– Santa Clara County, which includes Silicon Valley, has lost a stunning 175,000 jobs since 2000 – or 16% of all jobs in the county outside of farming. “Silicon Valley’s fall is unmatched in California history since the Great Depression,” the Times notes. “What’s more, the new statistics show that the number of people working in Silicon Valley has fallen back to the level of 1996, when the dot-com boom was new. The scale of the disaster foretells a longer road to recovery.”

– Unfortunately, the sluggish tech sector continues to shed jobs from coast to coast. “Last week,” CNN/Money reports, “the AeA, an industry trade group formerly known as the American Electronics Association, released a study that showed that there were 560,000 fewer high-tech jobs at the end of 2002 than at the beginning of 2001.” (Optimists may take comfort in the fact that the RATE of job losses seems to be slowing. Challenger, Gray & Christmas, an employee outplacement firm, says that the number of layoffs in the telecom industry during the first two months of 2003 dropped 78% from a year ago).

– Despite the abundant signs of a tech non-recovery, investors seem to be banking on a brisk revival. The Nasdaq has bounced about 25% from its early October lows, and trades for about 30 times optimistic earnings estimates for 2003.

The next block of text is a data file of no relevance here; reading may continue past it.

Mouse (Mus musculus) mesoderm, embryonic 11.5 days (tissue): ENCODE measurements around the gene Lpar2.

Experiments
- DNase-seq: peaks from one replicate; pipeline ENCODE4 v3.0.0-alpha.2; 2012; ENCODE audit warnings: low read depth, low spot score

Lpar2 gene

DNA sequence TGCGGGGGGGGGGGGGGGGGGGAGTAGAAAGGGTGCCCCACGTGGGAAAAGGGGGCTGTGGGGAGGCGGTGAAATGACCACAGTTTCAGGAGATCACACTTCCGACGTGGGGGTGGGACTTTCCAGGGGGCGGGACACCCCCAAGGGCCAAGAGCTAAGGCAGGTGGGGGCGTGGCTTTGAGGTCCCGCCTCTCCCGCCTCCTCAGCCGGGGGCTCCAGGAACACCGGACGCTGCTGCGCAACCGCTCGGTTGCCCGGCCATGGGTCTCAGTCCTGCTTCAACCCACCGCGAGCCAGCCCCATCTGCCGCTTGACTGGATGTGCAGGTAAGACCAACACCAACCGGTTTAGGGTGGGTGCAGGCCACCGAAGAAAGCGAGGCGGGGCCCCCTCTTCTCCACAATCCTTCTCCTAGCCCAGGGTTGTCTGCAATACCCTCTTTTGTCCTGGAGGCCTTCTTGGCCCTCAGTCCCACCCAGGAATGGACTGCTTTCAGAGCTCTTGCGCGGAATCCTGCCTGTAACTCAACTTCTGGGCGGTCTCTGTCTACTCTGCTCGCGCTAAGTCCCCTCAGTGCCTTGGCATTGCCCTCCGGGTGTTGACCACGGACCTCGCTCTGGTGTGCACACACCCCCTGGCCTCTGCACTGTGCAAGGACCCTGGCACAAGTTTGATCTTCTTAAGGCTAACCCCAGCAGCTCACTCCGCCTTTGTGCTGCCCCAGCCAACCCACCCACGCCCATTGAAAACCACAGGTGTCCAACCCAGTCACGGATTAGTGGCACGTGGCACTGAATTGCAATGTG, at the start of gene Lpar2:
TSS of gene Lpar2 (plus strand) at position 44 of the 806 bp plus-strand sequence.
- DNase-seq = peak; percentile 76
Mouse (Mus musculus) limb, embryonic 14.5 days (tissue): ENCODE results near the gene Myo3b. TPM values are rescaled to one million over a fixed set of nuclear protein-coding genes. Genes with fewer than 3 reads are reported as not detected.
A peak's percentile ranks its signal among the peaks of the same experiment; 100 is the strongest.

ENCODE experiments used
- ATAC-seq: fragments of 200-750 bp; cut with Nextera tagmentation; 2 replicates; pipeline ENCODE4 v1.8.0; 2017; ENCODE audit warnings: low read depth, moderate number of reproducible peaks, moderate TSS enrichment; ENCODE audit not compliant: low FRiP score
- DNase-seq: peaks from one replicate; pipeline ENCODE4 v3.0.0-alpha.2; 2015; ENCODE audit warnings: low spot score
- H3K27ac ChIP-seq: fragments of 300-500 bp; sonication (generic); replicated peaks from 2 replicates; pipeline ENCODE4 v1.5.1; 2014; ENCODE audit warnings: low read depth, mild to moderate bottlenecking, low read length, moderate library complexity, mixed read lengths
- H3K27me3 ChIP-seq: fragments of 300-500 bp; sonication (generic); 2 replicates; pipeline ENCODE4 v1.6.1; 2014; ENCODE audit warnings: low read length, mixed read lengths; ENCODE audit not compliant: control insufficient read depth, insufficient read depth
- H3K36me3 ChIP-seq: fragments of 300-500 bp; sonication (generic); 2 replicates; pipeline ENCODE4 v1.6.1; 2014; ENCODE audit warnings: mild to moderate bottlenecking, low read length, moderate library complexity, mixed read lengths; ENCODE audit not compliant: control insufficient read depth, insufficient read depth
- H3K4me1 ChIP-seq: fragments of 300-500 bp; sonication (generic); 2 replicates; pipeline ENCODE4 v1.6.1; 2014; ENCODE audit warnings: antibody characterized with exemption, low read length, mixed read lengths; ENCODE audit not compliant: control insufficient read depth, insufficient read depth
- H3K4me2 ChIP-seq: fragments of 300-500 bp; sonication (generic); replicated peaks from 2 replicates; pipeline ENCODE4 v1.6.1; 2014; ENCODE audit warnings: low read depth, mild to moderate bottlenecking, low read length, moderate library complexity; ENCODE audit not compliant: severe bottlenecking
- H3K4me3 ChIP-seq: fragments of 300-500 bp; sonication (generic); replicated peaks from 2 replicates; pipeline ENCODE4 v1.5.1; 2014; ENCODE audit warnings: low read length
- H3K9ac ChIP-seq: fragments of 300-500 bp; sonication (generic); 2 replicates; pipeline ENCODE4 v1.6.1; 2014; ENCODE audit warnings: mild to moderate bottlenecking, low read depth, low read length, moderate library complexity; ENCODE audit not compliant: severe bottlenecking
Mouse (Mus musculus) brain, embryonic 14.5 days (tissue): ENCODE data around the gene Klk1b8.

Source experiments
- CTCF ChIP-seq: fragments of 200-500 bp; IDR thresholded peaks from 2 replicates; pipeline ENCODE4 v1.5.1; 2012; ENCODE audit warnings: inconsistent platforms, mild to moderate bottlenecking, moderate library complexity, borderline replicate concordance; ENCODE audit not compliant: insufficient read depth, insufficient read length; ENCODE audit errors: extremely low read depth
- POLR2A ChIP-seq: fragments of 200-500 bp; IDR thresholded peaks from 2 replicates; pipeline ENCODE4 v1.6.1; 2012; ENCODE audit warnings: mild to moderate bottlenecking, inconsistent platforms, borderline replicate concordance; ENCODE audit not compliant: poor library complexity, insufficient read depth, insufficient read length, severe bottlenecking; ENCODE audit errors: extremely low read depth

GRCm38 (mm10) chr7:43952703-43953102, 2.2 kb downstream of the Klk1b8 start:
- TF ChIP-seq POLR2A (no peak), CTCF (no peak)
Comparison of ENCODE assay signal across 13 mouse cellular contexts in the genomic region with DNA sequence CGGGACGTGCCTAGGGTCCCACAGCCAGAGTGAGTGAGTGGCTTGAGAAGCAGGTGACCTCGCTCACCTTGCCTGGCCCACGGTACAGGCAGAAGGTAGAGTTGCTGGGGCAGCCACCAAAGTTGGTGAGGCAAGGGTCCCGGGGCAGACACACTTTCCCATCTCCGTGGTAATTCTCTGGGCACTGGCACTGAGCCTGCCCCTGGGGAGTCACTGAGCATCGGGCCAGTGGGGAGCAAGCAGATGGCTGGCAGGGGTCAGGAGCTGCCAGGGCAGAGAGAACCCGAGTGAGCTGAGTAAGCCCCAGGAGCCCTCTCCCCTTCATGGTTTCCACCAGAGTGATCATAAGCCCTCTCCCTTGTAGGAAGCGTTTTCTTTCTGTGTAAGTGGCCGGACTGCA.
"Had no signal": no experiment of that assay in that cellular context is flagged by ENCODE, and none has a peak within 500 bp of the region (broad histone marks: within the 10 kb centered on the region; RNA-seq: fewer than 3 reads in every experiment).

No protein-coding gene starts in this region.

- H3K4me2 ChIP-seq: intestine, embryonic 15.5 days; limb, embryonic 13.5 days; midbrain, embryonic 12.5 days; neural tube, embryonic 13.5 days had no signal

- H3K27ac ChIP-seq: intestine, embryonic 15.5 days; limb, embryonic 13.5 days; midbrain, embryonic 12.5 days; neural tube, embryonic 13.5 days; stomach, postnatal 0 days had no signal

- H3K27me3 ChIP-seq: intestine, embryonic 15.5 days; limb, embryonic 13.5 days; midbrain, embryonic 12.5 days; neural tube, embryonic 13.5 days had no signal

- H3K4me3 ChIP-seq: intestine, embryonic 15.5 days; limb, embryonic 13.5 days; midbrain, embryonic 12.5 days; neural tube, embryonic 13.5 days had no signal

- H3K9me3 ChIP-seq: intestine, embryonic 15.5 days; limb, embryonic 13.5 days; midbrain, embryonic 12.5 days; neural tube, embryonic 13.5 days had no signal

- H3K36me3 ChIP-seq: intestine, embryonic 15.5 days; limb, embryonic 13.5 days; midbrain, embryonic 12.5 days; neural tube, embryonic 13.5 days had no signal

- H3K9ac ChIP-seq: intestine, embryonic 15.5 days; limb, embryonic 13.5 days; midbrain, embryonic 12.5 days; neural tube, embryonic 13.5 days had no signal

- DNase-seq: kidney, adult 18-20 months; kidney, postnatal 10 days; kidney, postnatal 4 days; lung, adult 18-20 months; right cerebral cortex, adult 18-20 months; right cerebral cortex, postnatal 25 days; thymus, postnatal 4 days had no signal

– “To be sure,” CNN/Money continues, “analysts are predicting 28 percent earnings growth for the S&P technology sector in 2003. But revenues for the S&P tech sector are only expected to increase 2 percent this year. So the strong earnings outlook for tech is predicated more on lower expenses, not an increase in demand. And many techs are running out of room on the cost-cutting side.”

– 30 times earnings is a pricey PE multiple under the best of circumstances. But when the earnings growth relies on cost-cutting moves rather than revenue growth, 30 times earnings seems pricier still…

– One thing of which we’re reasonably certain: it’s pretty tough to grow by shrinking.


Back in London…